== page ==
Is Tilapia Aquaculture a viable Business? As far as raising fish to sell, Tilapia was the fifth most important fish to fish farming. There was 1,505,804 metric tons of Tilapia fish produced in the year 2000. Why you may ask is that significant?
Tilapias are farmed due to their large size as well as their rapid growth, and because of the taste and texture of their meat. So with rapid growth and a customer base that is worldwide, need I say more? Tilapia is actually group of different species commonly called Tilapia. They are known colloquially as tilapia.
To be bred in captivity though, you might need some help to get started. First,
- They are a large fish
- Outdoor fish farms need to be located in temperate zones.
- It can be expensive to keep the water warm to tropical temperatures depending upon where you are located.
- There is a lot of competition
- The tanks and equipment to start and run a successful large scale operation can be prohibitive to most farmers.
Unlike other crops that may be grown though, Tilapia Aquaculture is world renowned. China is currently the largest grower, while Egypt is right behind them. But tilapia breed easily in captivity and they adapt easily to a wide variety of water conditions. So depending upon the exact species of Tilapia Aquaculture that you start, you do have choices for the fish that you grow. Choose wisely and you will do well as a fish farm growing tilapia.
One of the biggest expenses to get started could possibly be the learning curve to become successful in Tilapia Aquaculture. It has been around since 1997, but has only recently become better known throughout the world. There are some real good benefits from raising Tilapia though:
- They are large fish
- They grow quickly
- They eat about anything to stay alive and grow.
- They are high in protein
- They reproduce at a very high rate
- They have become well known as a quality fish product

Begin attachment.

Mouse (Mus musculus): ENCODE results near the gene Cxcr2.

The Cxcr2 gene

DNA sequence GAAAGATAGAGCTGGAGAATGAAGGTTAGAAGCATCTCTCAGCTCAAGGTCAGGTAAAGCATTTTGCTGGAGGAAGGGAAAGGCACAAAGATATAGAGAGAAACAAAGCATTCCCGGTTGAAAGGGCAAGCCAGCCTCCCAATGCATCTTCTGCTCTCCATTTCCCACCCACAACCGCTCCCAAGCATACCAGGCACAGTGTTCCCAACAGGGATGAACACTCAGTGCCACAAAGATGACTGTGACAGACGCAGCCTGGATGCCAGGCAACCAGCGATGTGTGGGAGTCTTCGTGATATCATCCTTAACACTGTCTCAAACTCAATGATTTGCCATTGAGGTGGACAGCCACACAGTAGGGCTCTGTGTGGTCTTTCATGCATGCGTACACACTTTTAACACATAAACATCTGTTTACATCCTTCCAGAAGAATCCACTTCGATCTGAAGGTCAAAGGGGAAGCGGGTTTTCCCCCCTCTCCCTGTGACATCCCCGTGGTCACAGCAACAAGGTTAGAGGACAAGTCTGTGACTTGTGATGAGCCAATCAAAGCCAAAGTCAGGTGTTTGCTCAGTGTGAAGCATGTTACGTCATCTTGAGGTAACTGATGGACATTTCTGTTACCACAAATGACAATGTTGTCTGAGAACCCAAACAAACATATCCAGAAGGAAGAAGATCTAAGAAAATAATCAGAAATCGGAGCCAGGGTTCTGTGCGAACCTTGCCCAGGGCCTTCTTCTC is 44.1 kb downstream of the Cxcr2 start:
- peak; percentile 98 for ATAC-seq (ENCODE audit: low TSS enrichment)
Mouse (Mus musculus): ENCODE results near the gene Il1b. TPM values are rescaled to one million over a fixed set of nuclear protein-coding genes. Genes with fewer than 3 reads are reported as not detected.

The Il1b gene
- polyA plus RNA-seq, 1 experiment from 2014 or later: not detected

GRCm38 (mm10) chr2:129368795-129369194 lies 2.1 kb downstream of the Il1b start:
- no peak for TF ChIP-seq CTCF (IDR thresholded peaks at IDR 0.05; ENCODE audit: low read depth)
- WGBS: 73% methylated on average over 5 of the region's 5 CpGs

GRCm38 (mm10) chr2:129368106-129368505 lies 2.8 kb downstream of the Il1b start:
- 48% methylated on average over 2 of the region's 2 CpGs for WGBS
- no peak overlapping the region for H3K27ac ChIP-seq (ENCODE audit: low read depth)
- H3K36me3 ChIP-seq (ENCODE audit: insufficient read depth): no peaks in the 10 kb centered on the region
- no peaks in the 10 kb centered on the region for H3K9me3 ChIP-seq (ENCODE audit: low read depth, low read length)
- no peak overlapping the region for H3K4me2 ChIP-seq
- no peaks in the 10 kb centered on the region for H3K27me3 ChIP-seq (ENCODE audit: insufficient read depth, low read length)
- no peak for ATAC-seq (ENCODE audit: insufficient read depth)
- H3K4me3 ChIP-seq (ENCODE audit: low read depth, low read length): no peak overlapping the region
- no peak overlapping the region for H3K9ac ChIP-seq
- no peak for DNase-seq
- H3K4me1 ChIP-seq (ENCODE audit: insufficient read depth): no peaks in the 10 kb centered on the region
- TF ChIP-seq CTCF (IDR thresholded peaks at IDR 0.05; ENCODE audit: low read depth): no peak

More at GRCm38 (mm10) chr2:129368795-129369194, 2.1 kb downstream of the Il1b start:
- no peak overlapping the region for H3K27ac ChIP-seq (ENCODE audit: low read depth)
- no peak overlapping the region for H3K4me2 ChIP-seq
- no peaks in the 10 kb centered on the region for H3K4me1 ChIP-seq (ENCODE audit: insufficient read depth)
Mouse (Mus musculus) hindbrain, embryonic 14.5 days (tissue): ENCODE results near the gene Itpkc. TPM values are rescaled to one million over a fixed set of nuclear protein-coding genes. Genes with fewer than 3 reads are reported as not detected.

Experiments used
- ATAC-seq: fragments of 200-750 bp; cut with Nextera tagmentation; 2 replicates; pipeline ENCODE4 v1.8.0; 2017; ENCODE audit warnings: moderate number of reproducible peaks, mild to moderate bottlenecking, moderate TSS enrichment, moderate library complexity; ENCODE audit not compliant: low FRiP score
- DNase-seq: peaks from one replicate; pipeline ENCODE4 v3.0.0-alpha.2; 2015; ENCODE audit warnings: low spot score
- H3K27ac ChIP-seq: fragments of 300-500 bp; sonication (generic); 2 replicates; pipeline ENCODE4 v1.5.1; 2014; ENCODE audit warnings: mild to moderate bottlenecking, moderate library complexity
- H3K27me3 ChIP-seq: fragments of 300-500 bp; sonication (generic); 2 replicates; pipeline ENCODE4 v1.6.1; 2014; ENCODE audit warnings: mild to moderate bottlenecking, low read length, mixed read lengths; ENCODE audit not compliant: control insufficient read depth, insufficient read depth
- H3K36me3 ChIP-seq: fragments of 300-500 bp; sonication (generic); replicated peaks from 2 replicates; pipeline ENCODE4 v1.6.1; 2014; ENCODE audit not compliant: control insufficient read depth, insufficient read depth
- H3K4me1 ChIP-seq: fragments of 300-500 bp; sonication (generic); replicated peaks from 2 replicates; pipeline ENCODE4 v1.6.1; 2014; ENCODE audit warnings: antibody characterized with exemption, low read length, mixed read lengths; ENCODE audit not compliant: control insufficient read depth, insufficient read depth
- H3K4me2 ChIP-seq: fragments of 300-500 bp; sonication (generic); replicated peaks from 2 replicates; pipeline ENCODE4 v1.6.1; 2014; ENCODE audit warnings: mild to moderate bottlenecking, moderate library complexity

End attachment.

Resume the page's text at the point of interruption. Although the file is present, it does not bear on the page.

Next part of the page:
What is the best thing to feed in an tilapia aquaculture environment then? Again, they will eat just about anything. They became known as the Poo Fish after an episode of Dirty Jobs where the tilapia were used to clean up the manure form striped bass. However, they do eat a wide variety of things.
- Commercial farms will feed their fish pellets of grain, soybeans and other food products
- Wild tilapia eat vegetation, algae
- Compost (decaying organic matter)
- Small fish
- And yes, fish poo
- Anything that they can get in their mouth that is edible.
- They can be vegetarian and like algae
- Duck weed which is a good source of protein. The duckweed uses the fish manure for food, and provides food for the fish.
Hopefully you can see from the overall view of tilapia aquaculture why it is a viable business choice.
Is it for you? I do not know, but I do know that if you want to succeed, you need to get some help. The more you know, the fewer challenges that you will encounter. You can start small and see if it something that you would like to pursue.
I have seen fish tanks placed in greenhouses to help keep the temperature in an acceptable range for the plants using the large water mass of a fish tank. Why not use the fish poo to feed your plants? That would be aquaponics, and that is a discussion we will continue in another article.
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